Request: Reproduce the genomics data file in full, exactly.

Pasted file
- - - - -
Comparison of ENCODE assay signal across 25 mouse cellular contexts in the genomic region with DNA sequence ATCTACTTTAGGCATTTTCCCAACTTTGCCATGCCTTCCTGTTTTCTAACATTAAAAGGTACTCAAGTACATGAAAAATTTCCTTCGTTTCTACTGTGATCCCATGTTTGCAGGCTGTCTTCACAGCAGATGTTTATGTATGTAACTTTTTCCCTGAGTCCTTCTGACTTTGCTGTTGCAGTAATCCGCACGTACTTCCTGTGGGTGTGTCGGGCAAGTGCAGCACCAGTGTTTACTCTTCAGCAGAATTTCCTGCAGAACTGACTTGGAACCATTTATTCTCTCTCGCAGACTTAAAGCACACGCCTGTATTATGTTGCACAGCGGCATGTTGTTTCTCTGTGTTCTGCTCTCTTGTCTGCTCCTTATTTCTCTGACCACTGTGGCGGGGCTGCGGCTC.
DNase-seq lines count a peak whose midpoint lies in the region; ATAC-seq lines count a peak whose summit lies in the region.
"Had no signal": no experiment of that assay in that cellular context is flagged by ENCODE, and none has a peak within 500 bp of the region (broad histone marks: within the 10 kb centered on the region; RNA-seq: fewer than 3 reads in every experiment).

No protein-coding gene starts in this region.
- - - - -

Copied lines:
Comparison of ENCODE assay signal across 25 mouse cellular contexts in the genomic region with DNA sequence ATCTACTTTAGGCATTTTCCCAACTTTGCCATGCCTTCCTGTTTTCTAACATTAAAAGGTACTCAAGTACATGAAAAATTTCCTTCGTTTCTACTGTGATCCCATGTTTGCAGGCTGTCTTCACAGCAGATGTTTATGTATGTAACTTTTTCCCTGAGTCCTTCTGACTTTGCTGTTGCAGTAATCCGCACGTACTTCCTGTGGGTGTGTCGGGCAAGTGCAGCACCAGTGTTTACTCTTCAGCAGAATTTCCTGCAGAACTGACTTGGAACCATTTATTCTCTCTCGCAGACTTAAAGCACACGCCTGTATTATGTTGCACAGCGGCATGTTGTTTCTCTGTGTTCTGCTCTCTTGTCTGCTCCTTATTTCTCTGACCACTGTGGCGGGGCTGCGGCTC.
DNase-seq lines count a peak whose midpoint lies in the region; ATAC-seq lines count a peak whose summit lies in the region.
"Had no signal": no experiment of that assay in that cellular context is flagged by ENCODE, and none has a peak within 500 bp of the region (broad histone marks: within the 10 kb centered on the region; RNA-seq: fewer than 3 reads in every experiment).

No protein-coding gene starts in this region.